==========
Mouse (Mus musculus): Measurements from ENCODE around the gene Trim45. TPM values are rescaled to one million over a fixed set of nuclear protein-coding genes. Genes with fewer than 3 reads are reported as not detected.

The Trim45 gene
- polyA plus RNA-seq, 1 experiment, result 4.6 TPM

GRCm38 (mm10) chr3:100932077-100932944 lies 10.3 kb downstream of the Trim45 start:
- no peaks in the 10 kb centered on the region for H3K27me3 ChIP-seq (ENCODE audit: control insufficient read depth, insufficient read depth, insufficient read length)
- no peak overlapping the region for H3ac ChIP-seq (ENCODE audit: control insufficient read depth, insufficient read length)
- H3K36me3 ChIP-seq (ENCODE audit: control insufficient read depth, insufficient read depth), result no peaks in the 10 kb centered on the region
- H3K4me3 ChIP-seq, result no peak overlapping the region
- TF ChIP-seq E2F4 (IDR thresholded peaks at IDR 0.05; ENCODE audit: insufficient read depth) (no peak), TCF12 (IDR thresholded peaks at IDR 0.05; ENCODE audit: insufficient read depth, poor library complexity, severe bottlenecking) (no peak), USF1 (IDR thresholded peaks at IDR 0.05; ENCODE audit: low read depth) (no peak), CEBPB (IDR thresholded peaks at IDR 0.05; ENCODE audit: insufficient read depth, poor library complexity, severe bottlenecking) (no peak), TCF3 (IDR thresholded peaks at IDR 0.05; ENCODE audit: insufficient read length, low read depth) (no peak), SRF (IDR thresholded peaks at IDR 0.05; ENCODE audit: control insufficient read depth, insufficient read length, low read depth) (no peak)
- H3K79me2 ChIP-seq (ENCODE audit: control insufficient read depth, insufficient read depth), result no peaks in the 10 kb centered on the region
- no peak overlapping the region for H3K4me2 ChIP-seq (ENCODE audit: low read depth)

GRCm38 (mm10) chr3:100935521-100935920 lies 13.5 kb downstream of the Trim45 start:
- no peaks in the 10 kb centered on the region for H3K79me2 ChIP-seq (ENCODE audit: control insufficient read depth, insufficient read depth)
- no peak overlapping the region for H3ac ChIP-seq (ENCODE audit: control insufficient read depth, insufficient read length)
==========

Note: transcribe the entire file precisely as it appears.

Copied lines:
Mouse (Mus musculus): Measurements from ENCODE around the gene Trim45. TPM values are rescaled to one million over a fixed set of nuclear protein-coding genes. Genes with fewer than 3 reads are reported as not detected.

The Trim45 gene
- polyA plus RNA-seq, 1 experiment, result 4.6 TPM

GRCm38 (mm10) chr3:100932077-100932944 lies 10.3 kb downstream of the Trim45 start:
- no peaks in the 10 kb centered on the region for H3K27me3 ChIP-seq (ENCODE audit: control insufficient read depth, insufficient read depth, insufficient read length)
- no peak overlapping the region for H3ac ChIP-seq (ENCODE audit: control insufficient read depth, insufficient read length)
- H3K36me3 ChIP-seq (ENCODE audit: control insufficient read depth, insufficient read depth), result no peaks in the 10 kb centered on the region
- H3K4me3 ChIP-seq, result no peak overlapping the region
- TF ChIP-seq E2F4 (IDR thresholded peaks at IDR 0.05; ENCODE audit: insufficient read depth) (no peak), TCF12 (IDR thresholded peaks at IDR 0.05; ENCODE audit: insufficient read depth, poor library complexity, severe bottlenecking) (no peak), USF1 (IDR thresholded peaks at IDR 0.05; ENCODE audit: low read depth) (no peak), CEBPB (IDR thresholded peaks at IDR 0.05; ENCODE audit: insufficient read depth, poor library complexity, severe bottlenecking) (no peak), TCF3 (IDR thresholded peaks at IDR 0.05; ENCODE audit: insufficient read length, low read depth) (no peak), SRF (IDR thresholded peaks at IDR 0.05; ENCODE audit: control insufficient read depth, insufficient read length, low read depth) (no peak)
- H3K79me2 ChIP-seq (ENCODE audit: control insufficient read depth, insufficient read depth), result no peaks in the 10 kb centered on the region
- no peak overlapping the region for H3K4me2 ChIP-seq (ENCODE audit: low read depth)

GRCm38 (mm10) chr3:100935521-100935920 lies 13.5 kb downstream of the Trim45 start:
- no peaks in the 10 kb centered on the region for H3K79me2 ChIP-seq (ENCODE audit: control insufficient read depth, insufficient read depth)
- no peak overlapping the region for H3ac ChIP-seq (ENCODE audit: control insufficient read depth, insufficient read length)